Preparing Yourself for Life After Fellowship — Monday, May 5
Attendees will be provided with information on measures that ensure successful transition from fellowship to a career in gastroenterology. A designated portion of the session will illustrate the importance of career opportunities within fellowship training as well as the benefits (short and long term) gained from mentor-mentee relationships.
The Next Accreditation System (NAS) and Milestones: Advice for Fellows and Faculty — Monday, May 5
Attendees will be provided with pertinent information on milestones and how they relate to GI fellowship training, as well as new requirements associated with the Next Accreditation System (NAS). A summary of changes regarding the NAS and how it relates directly to fellows and faculty will be presented.
Visit the AGA website for additional details about Trainee Track sessions.
Make 2014 the best year yet by finding a mentor that can give you advice and suggestions throughout the year. The Mentor and Advisor Program, AGA Institute’s free online advice service, will help you do just that.
The program consists of more than 20 senior AGA members who have offered to provide informal mentoring to gastroenterologists at any career stage. Through this forum, AGA members can confidentially submit questions to a specific mentor. Mentors may be experts in a desired subject matter or even a director of a GI training program.
To find a mentor, visit AGA's website and browse the list of participating members. You can send a confidential message to the mentor of your choice through the site. AGA staff will monitor the program to ensure that the mentor receives the message and that he or she responds to you within two business days.
Interact directly with representatives from the FDA, CMS and other key stakeholders to get answers to specific questions you may have regarding developing and obtaining adoption and coverage for new medical technologies. Unmet needs and clinical and research opportunities will also be discussed in areas such as endoscopic mucosal resection.
Do not miss your opportunity to support and stimulate investment and innovation in the development and delivery of new GI technologies.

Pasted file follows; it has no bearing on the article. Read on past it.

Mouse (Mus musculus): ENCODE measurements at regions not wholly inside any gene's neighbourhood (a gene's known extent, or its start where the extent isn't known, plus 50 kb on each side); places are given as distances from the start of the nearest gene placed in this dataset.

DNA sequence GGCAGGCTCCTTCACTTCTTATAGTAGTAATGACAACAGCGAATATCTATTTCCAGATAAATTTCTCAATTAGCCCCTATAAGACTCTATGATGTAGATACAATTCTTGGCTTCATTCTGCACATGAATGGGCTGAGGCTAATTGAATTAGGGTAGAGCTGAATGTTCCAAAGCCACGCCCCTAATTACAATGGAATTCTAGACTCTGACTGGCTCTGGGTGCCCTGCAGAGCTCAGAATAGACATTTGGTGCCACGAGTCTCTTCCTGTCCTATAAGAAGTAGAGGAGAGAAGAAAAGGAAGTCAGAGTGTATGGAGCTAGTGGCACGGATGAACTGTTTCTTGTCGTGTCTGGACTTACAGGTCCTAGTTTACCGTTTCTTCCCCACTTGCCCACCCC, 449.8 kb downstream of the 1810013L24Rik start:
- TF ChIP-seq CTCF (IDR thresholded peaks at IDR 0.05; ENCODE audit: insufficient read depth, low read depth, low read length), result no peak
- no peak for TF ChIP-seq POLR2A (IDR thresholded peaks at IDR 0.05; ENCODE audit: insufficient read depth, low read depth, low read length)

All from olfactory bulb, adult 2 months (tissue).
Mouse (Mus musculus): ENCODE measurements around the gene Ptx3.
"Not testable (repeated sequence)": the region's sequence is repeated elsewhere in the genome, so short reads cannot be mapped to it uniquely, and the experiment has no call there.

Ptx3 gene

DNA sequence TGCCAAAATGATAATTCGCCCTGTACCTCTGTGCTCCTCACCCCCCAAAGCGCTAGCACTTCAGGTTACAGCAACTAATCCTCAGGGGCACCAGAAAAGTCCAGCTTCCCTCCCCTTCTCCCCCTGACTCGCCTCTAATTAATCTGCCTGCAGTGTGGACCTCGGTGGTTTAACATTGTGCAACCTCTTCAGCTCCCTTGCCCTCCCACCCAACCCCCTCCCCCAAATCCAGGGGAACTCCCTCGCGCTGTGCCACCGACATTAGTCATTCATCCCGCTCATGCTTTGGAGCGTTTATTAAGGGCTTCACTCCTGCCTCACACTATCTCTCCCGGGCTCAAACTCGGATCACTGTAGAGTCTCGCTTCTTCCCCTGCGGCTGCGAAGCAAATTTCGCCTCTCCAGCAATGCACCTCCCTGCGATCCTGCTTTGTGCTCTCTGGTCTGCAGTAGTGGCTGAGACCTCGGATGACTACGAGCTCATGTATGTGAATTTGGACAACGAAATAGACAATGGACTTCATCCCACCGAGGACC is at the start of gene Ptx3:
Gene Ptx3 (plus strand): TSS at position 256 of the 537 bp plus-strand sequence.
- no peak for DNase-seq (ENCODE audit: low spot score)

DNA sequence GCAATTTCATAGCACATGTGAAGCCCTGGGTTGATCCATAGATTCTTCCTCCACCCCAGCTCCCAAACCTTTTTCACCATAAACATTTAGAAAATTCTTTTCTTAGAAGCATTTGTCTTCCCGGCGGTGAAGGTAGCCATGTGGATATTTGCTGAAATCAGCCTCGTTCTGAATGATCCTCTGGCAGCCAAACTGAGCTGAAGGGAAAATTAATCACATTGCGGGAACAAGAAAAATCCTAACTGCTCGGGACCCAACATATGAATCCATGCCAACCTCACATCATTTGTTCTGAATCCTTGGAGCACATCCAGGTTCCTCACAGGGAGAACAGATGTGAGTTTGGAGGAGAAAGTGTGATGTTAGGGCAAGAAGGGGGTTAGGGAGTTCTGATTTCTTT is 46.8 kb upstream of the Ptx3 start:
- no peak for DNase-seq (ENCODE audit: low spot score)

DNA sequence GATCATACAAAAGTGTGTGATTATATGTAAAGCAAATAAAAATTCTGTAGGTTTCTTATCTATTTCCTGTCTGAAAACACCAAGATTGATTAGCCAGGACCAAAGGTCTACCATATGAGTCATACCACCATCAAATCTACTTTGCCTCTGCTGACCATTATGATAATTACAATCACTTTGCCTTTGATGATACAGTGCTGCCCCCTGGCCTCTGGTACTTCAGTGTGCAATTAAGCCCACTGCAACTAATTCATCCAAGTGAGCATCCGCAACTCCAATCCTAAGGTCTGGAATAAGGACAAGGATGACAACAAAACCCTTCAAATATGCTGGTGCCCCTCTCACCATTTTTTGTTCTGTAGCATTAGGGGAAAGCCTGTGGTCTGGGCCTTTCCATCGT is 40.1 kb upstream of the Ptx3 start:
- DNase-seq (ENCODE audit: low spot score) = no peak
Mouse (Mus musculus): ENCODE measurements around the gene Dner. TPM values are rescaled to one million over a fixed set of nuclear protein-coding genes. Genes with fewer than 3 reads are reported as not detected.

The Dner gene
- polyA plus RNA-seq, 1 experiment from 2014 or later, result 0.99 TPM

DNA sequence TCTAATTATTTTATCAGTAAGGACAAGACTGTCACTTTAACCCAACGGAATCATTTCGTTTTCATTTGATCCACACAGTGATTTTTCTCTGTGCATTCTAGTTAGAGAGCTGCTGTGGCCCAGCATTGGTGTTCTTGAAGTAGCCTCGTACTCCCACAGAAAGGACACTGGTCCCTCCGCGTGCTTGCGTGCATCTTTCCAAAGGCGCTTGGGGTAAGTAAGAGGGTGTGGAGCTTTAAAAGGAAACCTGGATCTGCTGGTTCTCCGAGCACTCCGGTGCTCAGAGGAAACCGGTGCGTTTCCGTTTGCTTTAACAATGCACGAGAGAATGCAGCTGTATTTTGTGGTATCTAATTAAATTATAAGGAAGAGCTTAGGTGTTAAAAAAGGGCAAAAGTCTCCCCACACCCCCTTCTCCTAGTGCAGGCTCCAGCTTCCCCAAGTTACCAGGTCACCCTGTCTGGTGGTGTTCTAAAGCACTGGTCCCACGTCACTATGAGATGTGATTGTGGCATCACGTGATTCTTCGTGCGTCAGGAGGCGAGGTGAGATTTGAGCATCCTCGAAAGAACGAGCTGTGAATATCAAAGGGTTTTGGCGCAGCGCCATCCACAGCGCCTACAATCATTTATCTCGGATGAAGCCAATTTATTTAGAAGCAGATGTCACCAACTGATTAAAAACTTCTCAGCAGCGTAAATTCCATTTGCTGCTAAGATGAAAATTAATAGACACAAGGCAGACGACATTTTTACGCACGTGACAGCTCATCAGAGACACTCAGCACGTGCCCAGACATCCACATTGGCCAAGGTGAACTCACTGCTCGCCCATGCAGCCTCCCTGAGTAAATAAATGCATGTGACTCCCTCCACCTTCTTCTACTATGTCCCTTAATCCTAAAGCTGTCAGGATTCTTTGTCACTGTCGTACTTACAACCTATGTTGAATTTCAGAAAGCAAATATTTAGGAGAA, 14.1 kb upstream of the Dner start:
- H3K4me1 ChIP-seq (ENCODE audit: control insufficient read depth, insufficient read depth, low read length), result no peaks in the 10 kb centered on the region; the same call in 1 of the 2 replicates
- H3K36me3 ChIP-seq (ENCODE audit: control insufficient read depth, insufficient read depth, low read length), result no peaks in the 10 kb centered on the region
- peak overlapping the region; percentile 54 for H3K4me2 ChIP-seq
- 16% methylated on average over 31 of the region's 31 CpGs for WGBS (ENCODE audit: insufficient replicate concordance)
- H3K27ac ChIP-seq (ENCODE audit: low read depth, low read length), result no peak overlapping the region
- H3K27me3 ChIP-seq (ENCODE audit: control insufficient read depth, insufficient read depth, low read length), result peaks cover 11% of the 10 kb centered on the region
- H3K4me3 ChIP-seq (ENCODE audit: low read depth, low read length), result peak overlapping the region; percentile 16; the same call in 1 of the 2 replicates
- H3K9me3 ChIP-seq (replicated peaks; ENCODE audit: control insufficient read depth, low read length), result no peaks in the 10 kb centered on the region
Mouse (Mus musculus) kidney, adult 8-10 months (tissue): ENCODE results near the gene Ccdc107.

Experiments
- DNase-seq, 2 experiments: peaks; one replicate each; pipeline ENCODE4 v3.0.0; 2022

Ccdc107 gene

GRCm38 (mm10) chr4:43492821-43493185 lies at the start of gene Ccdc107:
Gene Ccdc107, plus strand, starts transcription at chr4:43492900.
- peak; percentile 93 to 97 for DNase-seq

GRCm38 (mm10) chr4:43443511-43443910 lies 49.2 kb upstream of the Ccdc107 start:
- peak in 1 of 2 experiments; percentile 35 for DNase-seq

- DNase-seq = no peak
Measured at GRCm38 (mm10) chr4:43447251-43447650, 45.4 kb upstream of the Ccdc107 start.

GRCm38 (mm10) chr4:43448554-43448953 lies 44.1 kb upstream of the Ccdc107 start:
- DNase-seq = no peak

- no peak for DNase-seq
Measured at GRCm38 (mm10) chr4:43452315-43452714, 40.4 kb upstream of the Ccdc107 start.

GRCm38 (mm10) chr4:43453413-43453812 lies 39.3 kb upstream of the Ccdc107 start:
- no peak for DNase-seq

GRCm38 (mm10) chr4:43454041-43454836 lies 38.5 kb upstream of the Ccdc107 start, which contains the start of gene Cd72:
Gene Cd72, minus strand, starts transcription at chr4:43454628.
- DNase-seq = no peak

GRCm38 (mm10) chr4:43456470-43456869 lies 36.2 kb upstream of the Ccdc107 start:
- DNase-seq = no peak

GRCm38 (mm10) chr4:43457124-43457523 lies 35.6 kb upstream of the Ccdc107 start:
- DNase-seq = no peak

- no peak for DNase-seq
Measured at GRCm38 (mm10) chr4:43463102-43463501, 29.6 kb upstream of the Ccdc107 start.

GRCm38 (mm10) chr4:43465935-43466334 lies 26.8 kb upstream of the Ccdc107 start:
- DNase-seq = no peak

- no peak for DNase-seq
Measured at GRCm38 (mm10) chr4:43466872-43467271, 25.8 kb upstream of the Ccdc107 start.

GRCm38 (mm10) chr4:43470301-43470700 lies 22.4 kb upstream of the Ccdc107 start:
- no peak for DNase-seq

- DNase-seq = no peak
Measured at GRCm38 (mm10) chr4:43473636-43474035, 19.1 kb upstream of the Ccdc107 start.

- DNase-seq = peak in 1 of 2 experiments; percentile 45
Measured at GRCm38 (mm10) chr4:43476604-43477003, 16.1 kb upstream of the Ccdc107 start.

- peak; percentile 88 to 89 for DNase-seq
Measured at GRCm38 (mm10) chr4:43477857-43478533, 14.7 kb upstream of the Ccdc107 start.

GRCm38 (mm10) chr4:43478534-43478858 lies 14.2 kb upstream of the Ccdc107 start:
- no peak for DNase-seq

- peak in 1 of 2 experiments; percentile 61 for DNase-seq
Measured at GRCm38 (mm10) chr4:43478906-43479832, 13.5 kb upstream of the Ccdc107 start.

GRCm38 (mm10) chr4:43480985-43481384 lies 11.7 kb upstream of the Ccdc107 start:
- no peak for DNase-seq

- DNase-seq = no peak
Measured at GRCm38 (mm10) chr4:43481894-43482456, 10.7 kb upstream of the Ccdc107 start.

The AGA Technology Summit was developed in collaboration with Kleiner Perkins Caufield & Byers (KPCB) and the Society of American Gastrointestinal and Endoscopic Surgeons (SAGES).
Entrepreneurs with an innovative technology or FDA-regulated product looking to get it financed, licensed or distributed are encouraged to apply for an opportunity to present at the 2014 summit. A panel of business development leaders, investors, entrepreneurs and other strategic partners will provide valuable feedback. Submit an application.
The AGA Institute, KPCB and SAGES gratefully acknowledge the following industry partners for the 2014 summit.
Diamond Level: Boston Scientific and PENTAX Medical
Platinum Level: Covidien
Gold Level: EndoGastric Solutions
Silver Level: Apollo, Given Imaging, Mauna Kea Technologies and Mederi
Bronze Level: Cook Medical, Crospon, EndoChoice and Medigus
Register today to secure your place at the 2014 AGA Clinical Congress. The last day to register online and save is Friday, Jan. 10. Physicians are eligible to receive eight MOC points for attending the congress.
Led by a prestigious faculty of internationally recognized clinicians, you will be immersed in an interactive, case-based program to discuss cutting-edge clinical updates such as:
- Fecal transplantation for C. difficile.
- Mucosal healing in IBD.
- FODMAP diet.
- Biologic therapy in IBD.
- Serrated adenomas, and more.
Panel discussions will take place following each session, incorporating an audience response system to present and discuss case-based scenario questions. You can use your smartphone or tablet to answer questions during each session, view how your peers answer questions and take advantage of the faculty's expertise in engaging, real-life cases.
The 2014 Clinical Congress is supported in part by educational grants from: AstraZeneca, GiHealth Foundation, Gilead, Given Imaging and Janssen Biotech.
GastroSlides offers a comprehensive, growing collection of images on major GI and liver disease topics. Developed by internationally renowned authors, the images are a valuable resource to help you create high-quality presentations that explain the complex concepts and processes of digestive diseases.
This month's images focus on the causes, diagnosis and management of cirrhosis and its most common complication — portal hypertension — and are separated into the following sections:
- Part I: Cirrhosis: Definition, Natural History and Diagnosis
- Part II: Pathophysiology and Types of Portal Hypertension
- Part III: Hyperdynamic Circulatory State
- Part IV: Varices and Variceal Hemorrhage
- Part V: Ascites
- Part VI: Spontaneous Bacterial Peritonitis
- Part VII: Hepatorenal Syndrome